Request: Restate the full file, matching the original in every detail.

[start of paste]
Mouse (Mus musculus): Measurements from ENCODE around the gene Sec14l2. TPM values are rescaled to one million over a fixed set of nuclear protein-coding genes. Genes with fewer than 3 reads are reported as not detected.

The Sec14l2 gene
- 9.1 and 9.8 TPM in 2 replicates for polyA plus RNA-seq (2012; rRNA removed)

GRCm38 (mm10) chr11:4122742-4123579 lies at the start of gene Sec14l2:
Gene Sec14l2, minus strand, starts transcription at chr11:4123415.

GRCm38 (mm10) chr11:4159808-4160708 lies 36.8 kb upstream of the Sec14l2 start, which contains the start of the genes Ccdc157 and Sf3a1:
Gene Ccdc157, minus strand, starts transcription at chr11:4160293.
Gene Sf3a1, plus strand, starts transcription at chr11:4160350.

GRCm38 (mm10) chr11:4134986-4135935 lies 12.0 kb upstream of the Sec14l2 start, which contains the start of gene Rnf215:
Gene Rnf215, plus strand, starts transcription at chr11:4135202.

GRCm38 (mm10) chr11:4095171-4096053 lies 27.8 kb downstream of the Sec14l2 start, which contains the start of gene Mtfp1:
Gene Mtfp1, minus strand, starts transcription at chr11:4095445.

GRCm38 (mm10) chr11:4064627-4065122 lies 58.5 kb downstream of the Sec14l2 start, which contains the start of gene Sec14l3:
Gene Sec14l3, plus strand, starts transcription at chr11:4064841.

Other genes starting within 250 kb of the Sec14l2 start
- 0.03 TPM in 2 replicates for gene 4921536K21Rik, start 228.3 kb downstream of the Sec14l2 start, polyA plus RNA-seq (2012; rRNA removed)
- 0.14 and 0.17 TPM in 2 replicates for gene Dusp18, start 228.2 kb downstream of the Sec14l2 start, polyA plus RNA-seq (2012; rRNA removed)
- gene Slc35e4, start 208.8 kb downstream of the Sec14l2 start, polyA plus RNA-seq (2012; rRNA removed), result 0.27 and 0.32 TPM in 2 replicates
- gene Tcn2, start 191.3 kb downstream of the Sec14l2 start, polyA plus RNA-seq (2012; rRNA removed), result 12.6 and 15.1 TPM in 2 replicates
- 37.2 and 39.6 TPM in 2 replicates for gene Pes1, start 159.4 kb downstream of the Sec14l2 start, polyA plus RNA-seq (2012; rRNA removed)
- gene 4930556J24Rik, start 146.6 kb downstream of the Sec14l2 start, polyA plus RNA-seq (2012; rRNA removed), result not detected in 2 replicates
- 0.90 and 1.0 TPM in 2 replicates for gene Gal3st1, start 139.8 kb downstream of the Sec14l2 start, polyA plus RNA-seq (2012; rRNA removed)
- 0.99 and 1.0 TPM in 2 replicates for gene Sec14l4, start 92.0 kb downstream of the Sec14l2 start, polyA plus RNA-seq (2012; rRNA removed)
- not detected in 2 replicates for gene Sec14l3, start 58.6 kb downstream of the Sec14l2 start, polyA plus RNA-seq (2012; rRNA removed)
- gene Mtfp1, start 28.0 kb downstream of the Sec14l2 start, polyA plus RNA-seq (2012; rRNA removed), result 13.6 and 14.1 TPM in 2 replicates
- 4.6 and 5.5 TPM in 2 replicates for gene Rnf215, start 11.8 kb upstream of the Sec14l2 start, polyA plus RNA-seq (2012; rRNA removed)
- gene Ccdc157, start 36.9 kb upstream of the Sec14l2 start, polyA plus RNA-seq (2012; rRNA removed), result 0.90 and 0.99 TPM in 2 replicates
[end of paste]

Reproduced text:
Mouse (Mus musculus): Measurements from ENCODE around the gene Sec14l2. TPM values are rescaled to one million over a fixed set of nuclear protein-coding genes. Genes with fewer than 3 reads are reported as not detected.

The Sec14l2 gene
- 9.1 and 9.8 TPM in 2 replicates for polyA plus RNA-seq (2012; rRNA removed)

GRCm38 (mm10) chr11:4122742-4123579 lies at the start of gene Sec14l2:
Gene Sec14l2, minus strand, starts transcription at chr11:4123415.

GRCm38 (mm10) chr11:4159808-4160708 lies 36.8 kb upstream of the Sec14l2 start, which contains the start of the genes Ccdc157 and Sf3a1:
Gene Ccdc157, minus strand, starts transcription at chr11:4160293.
Gene Sf3a1, plus strand, starts transcription at chr11:4160350.

GRCm38 (mm10) chr11:4134986-4135935 lies 12.0 kb upstream of the Sec14l2 start, which contains the start of gene Rnf215:
Gene Rnf215, plus strand, starts transcription at chr11:4135202.

GRCm38 (mm10) chr11:4095171-4096053 lies 27.8 kb downstream of the Sec14l2 start, which contains the start of gene Mtfp1:
Gene Mtfp1, minus strand, starts transcription at chr11:4095445.

GRCm38 (mm10) chr11:4064627-4065122 lies 58.5 kb downstream of the Sec14l2 start, which contains the start of gene Sec14l3:
Gene Sec14l3, plus strand, starts transcription at chr11:4064841.

Other genes starting within 250 kb of the Sec14l2 start
- 0.03 TPM in 2 replicates for gene 4921536K21Rik, start 228.3 kb downstream of the Sec14l2 start, polyA plus RNA-seq (2012; rRNA removed)
- 0.14 and 0.17 TPM in 2 replicates for gene Dusp18, start 228.2 kb downstream of the Sec14l2 start, polyA plus RNA-seq (2012; rRNA removed)
- gene Slc35e4, start 208.8 kb downstream of the Sec14l2 start, polyA plus RNA-seq (2012; rRNA removed), result 0.27 and 0.32 TPM in 2 replicates
- gene Tcn2, start 191.3 kb downstream of the Sec14l2 start, polyA plus RNA-seq (2012; rRNA removed), result 12.6 and 15.1 TPM in 2 replicates
- 37.2 and 39.6 TPM in 2 replicates for gene Pes1, start 159.4 kb downstream of the Sec14l2 start, polyA plus RNA-seq (2012; rRNA removed)
- gene 4930556J24Rik, start 146.6 kb downstream of the Sec14l2 start, polyA plus RNA-seq (2012; rRNA removed), result not detected in 2 replicates
- 0.90 and 1.0 TPM in 2 replicates for gene Gal3st1, start 139.8 kb downstream of the Sec14l2 start, polyA plus RNA-seq (2012; rRNA removed)
- 0.99 and 1.0 TPM in 2 replicates for gene Sec14l4, start 92.0 kb downstream of the Sec14l2 start, polyA plus RNA-seq (2012; rRNA removed)
- not detected in 2 replicates for gene Sec14l3, start 58.6 kb downstream of the Sec14l2 start, polyA plus RNA-seq (2012; rRNA removed)
- gene Mtfp1, start 28.0 kb downstream of the Sec14l2 start, polyA plus RNA-seq (2012; rRNA removed), result 13.6 and 14.1 TPM in 2 replicates
- 4.6 and 5.5 TPM in 2 replicates for gene Rnf215, start 11.8 kb upstream of the Sec14l2 start, polyA plus RNA-seq (2012; rRNA removed)
- gene Ccdc157, start 36.9 kb upstream of the Sec14l2 start, polyA plus RNA-seq (2012; rRNA removed), result 0.90 and 0.99 TPM in 2 replicates